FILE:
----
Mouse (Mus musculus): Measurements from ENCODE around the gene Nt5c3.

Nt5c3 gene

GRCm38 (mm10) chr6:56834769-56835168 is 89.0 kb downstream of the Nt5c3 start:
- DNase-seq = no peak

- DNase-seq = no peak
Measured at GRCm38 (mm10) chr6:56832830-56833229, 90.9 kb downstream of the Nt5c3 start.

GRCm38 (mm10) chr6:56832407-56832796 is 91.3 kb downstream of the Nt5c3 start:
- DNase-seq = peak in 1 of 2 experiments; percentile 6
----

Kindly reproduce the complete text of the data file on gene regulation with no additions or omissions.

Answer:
Mouse (Mus musculus): Measurements from ENCODE around the gene Nt5c3.

Nt5c3 gene

GRCm38 (mm10) chr6:56834769-56835168 is 89.0 kb downstream of the Nt5c3 start:
- DNase-seq = no peak

- DNase-seq = no peak
Measured at GRCm38 (mm10) chr6:56832830-56833229, 90.9 kb downstream of the Nt5c3 start.

GRCm38 (mm10) chr6:56832407-56832796 is 91.3 kb downstream of the Nt5c3 start:
- DNase-seq = peak in 1 of 2 experiments; percentile 6